LQTS-Related Death After Starting β-blockers
Among 33 LQTS patients who died after starting β-blockers, 20 deaths occurred during matched post-β-blocker periods and 13 afterward, with 4 patients <1 year of age dying (Table 7⇓). Two thirds of the deaths were females. Mean baseline QTc value among fatal cases (0.53±0.06) was slightly longer than in the overall study population. β-blockers were started mostly before adolescence (mean age 9±8 years), with death on average 5 years later (mean age 14±9). Among 33 patients who died, 79% had one or more cardiac events before starting β-blockers, including 30% with one or more aborted cardiac arrests. Seventy-six percent (25 of 33) of patients had a known prescription for β-blockers at last contact before death, but their compliance in taking the β-blockers on the day of death is uncertain.
β-adrenergic blocking drugs are considered the treatment of choice in LQTS patients.4 We found a significant reduction in the mean rate of cardiac events after starting β-blocker therapy. However, patients who had symptoms before β-blocker therapy have a high likelihood of experiencing recurrent cardiac events (32% within 5 years) despite being on β-blockers. Furthermore, 14% of patients with an aborted cardiac arrest before β-blockers are expected to experience recurrent cardiac arrest or death within 5 years while on β-blockers.
We are unable to compare the experience of patients on β-blockers to what it would have been if the patients were not treated. Reliable evaluations on this issue can come only from a randomized trial, or possibly from a retrospective matched case-control analysis. We could not perform a case-control analysis because of the limited number of high-risk patients in the Registry who were not treated with β-blockers.
There are several limitations associated with this observational, retrospective study of the LQTS Registry. β-blocker treatment was not allocated at random, thus unmeasured factors could have influenced the effects of therapy. We tried to minimize bias by using matched-period analyses before and after initiation of β-blockers, with patients serving as their own controls. This approach could introduce chronological bias if the naturally occurring cardiac event rate declines with increasing age. We found that the cardiac event rates before β-blockers were stable for patients in the 10 to 40 age range, and event analyses in this age group (data not shown) were similar to those presented in Table 6⇑. We do not know how compliant the patients were in taking the prescribed β-blocker therapy. Some patients who died while on β-blockers may have been noncompliant in taking their prescribed medication in the 24 hours before.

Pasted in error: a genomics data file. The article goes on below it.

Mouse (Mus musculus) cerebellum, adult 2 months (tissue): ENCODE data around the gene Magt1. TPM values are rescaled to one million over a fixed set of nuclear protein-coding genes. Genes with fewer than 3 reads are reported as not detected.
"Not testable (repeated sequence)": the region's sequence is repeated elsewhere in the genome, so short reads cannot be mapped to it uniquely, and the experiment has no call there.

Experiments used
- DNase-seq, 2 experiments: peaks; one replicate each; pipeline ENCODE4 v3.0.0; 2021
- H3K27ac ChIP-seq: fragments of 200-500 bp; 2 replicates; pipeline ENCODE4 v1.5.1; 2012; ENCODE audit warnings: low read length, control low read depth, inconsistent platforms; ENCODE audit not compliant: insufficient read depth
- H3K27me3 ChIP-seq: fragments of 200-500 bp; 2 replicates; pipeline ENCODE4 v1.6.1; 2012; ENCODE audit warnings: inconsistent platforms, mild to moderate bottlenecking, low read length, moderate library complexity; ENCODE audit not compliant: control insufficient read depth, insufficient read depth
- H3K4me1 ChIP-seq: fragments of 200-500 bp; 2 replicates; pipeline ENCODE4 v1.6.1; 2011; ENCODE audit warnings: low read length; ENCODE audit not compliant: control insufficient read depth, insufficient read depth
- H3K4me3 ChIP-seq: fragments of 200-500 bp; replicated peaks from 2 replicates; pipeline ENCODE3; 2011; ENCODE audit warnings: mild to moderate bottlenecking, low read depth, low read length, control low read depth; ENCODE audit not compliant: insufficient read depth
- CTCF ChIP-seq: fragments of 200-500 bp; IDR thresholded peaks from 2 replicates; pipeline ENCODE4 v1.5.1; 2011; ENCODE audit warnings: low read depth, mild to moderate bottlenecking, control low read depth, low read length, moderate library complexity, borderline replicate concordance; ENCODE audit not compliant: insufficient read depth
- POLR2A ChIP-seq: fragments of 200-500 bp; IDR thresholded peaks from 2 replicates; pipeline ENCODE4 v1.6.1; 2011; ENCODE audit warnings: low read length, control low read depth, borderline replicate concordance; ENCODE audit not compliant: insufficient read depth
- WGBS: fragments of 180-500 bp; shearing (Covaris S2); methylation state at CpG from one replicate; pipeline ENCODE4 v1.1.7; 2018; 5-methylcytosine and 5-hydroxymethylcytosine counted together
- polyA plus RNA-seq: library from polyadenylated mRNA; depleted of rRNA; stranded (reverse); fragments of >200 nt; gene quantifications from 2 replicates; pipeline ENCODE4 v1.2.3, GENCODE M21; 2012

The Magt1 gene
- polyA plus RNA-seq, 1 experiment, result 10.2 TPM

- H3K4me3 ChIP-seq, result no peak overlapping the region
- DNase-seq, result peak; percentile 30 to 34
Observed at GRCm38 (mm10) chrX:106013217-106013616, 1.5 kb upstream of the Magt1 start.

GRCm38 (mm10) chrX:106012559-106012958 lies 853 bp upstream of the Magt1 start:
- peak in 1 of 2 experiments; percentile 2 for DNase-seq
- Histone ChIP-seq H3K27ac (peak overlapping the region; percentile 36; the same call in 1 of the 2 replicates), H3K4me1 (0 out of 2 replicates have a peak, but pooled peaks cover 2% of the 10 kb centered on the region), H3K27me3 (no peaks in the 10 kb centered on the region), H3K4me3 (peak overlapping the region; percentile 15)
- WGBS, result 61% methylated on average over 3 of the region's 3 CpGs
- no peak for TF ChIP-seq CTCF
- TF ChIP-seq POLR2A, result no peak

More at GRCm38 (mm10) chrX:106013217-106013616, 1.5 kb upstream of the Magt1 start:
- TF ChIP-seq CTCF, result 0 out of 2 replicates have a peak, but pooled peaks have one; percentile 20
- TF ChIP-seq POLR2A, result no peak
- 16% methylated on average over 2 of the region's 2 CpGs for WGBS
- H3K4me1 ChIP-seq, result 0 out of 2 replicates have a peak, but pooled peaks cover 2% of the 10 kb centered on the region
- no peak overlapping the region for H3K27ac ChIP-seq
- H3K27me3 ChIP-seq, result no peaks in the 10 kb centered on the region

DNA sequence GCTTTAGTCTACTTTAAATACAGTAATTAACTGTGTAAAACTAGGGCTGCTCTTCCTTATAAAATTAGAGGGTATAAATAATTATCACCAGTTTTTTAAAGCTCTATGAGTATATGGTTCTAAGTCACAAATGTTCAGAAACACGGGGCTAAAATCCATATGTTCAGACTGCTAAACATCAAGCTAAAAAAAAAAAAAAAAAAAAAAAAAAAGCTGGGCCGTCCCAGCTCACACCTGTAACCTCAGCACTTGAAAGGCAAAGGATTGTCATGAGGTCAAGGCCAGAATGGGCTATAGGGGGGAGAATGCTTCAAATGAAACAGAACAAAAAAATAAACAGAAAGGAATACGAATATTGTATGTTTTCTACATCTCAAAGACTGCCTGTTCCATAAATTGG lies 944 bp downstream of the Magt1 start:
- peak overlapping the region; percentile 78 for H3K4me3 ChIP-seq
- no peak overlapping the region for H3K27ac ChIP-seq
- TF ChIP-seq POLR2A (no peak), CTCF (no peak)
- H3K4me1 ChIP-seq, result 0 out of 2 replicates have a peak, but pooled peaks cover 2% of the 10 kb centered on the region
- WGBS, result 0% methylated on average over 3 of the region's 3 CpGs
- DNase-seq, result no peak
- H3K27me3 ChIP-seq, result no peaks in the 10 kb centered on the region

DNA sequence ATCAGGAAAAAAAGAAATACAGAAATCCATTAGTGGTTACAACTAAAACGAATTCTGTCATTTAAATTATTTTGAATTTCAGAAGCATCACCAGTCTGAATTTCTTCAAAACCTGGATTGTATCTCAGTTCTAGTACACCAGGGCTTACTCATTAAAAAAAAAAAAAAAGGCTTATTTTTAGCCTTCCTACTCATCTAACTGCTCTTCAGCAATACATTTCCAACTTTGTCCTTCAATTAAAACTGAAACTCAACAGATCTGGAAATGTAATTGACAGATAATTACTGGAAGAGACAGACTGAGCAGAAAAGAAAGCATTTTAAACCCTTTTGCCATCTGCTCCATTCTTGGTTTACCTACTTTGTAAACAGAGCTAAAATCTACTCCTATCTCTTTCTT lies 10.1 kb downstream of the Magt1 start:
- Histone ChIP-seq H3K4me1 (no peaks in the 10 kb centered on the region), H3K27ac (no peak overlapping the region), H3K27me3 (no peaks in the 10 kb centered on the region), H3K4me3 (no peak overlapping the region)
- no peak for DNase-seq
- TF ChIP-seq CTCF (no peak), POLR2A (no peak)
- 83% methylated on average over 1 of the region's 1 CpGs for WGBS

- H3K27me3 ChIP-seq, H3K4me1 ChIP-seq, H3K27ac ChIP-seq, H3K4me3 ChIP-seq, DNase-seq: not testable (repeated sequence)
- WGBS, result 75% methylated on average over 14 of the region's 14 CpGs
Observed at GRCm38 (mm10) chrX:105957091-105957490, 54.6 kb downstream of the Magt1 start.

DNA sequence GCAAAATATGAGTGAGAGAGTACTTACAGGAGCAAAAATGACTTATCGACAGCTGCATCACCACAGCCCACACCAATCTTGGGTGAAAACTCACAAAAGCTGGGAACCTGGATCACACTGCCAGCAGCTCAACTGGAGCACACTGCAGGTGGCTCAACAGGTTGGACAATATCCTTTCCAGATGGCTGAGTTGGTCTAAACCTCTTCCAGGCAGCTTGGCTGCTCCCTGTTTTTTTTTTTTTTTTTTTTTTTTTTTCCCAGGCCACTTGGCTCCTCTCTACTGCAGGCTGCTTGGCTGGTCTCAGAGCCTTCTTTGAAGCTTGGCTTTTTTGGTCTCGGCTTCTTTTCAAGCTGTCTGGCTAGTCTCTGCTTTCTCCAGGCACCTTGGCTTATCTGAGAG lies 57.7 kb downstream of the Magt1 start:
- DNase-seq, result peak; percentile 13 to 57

The appropriate or optimal dose of β-blockers in the treatment of LQTS is uncertain. The average dose of β-blockers prescribed for LQTS patients in the Registry was somewhat below the generally recommended therapeutic dose for patients with heart disease. Although the number of patients with available data on dose of β-blockers per kilogram body weight per day is somewhat limited (Table 2⇑), we did not observe a reduction in event rates at higher β-blocker doses (Figure 3⇑). This unexpected lack of a dose-response effect warrants further study.
Patients with LQT1 and LQT2 genotypes may be more susceptible to the precipitation of ventricular tachy-arrhythmias by adrenergic trigger mechanisms than patients with the rarer LQT3 mutation. In the present study, β-blockers had similar effects in reducing cardiac event rates in LQT1 and LQT2 patients but did not eliminate aborted cardiac arrest or LQTS-related sudden death. Although the number of patients with LQT3 is quite small and the event rates in this genotype are quite low, no beneficial β-blocker effect was evident in LQT3.
The arrhythmogenic mechanisms associated with LQTS are complex, and adrenergic phenomena are unlikely to be the sole cause of life-threatening tachyarrhythmias. The findings in Table 4⇑ suggest that a relationship exists between β-blocking QTc shortening and reduction in cardiac events.
Our findings indicate that β-blocker therapy is not entirely effective in preventing arrhythmic sudden death in LQTS patients, possibly because of inadequate dosage, noncompliance, and/or incomplete effectiveness of β-blockers in preventing ventricular fibrillation in this disorder. ICD therapy in combination with β-blockers can be a life-saving approach in selected high-risk LQTS patients.4 8 As shown in the present study, LQTS patients with aborted cardiac arrest before β-blocker therapy have a high likelihood of experiencing recurrent aborted cardiac arrest or death despite β-blocker therapy; we now recommend ICD therapy and β-blockers in these very high-risk LQTS patients.
This work was supported in part by research grants HL-33843 and HL-51618 from the National Institutes of Health, Bethesda, Md, and by the Melissa Parker Memorial Fund at the University of Virginia.
Guest Editor for this article was Hein J.J. Wellens, MD, University Hospital, Maastricht, The Netherlands.
- Received May 3, 1999.
- Revision received August 30, 1999.
- Accepted September 21, 1999.
- Copyright © 2000 by American Heart Association